Home Art & Design Learn the Tools of Your Trade: Popular Design Programs

Learn the Tools of Your Trade: Popular Design Programs

by Academy Contributor

Get to know nine popular design programs used in several art and design industries.

Keeping up with the latest design trends is a must in all art and design industries. Since art is increasingly digital, this includes knowing both new and established design programs — the tools of your trade.

Many industries also use the same programs, so your familiarity with the various types can help you increase your career options.

We’ve compiled below nine major programs that you’ll likely come across, starting with:

Adobe Photoshop

Adobe Photoshop is probably the most well-known design program out there. In fact, it’s made its way into popular slang as well. “Photoshopped” is widely understood to mean “edited” — even though the editor might not have even used Photoshop.

Either way, Photoshop is a basic and vital tool in the field of art and design. Photographers use Photoshop to retouch images. Illustrators draw and paint in Photoshop. Visual development artists use Photoshop to create concept art or storyboards.

Ultimately, this software is highly convenient and flexible, with a multitude of useful functions.

Photo by School of Photography MFA student Elliott Pasinsky
Photo by School of Photography MFA student Elliott Pasinsky

Adobe Illustrator

Another popular Adobe product is Adobe Illustrator. One of the biggest differences between Photoshop and Illustrator is that Illustrator creates vector-based images. Meanwhile, Photoshop creates pixel-based (or raster-based, if you want to get technical) images.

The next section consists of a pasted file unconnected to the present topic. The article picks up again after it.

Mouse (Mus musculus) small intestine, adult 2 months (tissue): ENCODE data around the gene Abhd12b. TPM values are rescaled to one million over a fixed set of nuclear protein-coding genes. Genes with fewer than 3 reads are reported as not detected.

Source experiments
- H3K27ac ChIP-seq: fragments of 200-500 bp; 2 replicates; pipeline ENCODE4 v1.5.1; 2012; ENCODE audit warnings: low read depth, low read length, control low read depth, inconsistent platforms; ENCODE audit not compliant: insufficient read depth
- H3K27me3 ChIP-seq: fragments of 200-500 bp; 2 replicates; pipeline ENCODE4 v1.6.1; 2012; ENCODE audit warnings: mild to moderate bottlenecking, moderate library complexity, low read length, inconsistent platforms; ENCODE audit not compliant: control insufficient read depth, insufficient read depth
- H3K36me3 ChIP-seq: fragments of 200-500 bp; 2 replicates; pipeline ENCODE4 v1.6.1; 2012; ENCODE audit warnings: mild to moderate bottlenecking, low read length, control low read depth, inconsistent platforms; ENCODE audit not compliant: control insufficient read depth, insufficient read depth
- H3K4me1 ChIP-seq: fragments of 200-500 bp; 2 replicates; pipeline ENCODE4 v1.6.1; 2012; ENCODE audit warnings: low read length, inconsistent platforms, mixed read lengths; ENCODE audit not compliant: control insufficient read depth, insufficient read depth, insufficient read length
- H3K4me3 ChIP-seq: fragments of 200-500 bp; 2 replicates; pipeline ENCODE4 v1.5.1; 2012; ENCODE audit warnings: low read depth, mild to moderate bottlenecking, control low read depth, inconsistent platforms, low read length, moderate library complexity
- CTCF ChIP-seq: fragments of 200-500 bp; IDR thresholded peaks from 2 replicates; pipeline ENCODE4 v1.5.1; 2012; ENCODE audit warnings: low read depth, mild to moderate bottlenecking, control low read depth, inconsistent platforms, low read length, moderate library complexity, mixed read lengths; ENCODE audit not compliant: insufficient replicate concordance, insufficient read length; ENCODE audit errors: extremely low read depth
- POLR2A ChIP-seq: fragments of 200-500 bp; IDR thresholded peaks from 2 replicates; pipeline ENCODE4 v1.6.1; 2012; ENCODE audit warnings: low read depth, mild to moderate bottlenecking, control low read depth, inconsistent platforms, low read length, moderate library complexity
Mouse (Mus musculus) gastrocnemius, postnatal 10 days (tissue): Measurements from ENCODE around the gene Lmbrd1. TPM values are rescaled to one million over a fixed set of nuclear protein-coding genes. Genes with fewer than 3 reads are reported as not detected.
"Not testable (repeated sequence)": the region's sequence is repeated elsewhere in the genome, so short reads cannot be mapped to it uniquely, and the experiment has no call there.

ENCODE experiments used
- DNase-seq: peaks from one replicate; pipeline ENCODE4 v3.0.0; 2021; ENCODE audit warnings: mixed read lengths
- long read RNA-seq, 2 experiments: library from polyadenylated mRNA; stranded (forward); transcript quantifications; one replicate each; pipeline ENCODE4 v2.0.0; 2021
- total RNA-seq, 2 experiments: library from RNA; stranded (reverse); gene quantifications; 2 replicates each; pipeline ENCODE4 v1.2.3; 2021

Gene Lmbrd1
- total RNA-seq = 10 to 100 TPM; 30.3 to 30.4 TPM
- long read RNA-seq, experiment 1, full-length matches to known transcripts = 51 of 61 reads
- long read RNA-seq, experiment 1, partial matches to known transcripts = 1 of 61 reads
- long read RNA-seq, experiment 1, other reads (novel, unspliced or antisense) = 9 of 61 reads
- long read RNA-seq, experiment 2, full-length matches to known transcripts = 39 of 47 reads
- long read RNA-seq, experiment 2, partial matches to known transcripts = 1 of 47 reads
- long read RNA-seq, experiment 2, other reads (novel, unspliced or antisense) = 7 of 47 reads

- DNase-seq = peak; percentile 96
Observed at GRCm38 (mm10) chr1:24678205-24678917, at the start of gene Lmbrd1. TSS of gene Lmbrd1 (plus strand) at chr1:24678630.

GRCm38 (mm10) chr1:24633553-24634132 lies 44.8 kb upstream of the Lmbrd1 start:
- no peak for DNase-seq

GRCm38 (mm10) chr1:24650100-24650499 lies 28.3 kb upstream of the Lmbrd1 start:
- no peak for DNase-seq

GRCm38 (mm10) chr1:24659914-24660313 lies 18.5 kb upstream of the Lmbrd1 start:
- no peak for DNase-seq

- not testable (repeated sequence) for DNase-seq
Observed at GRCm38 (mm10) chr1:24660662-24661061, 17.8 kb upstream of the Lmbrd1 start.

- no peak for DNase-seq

This means that an image made in Photoshop will get grainy if you zoom in. In Illustrator, however, the resolution of an image is preserved. As a result, graphic designers, advertisers, and web designers may prefer Illustrator when making logos or images that can be easily and infinitely resized.

Vector-based images also have cleaner, straighter lines, which may be great for logos and web design elements, but not for highly detailed video game key art.

Adobe InDesign

Yet another stellar Adobe program is Adobe InDesign. InDesign is great for creating page layouts, making this program a go-to for graphic designers and advertisers. Moreover, InDesign is built to handle multi-page documents, such as pamphlets or brochures.

Knowing when to use InDesign, Illustrator, and Photoshop can affect your workflow and the quality of your art and design. Mastering their functions also takes time, so art schools will teach you how to use them in classes like the School of Advertising’s Digital Graphics course.

"Type Book" project by School of Graphic Design MFA student Sarah Fiske
“Type Book” project by School of Graphic Design MFA student Sarah Fiske

Procreate

One of the latest design trends to hit the market is Procreate, a digital painting program released in 2014.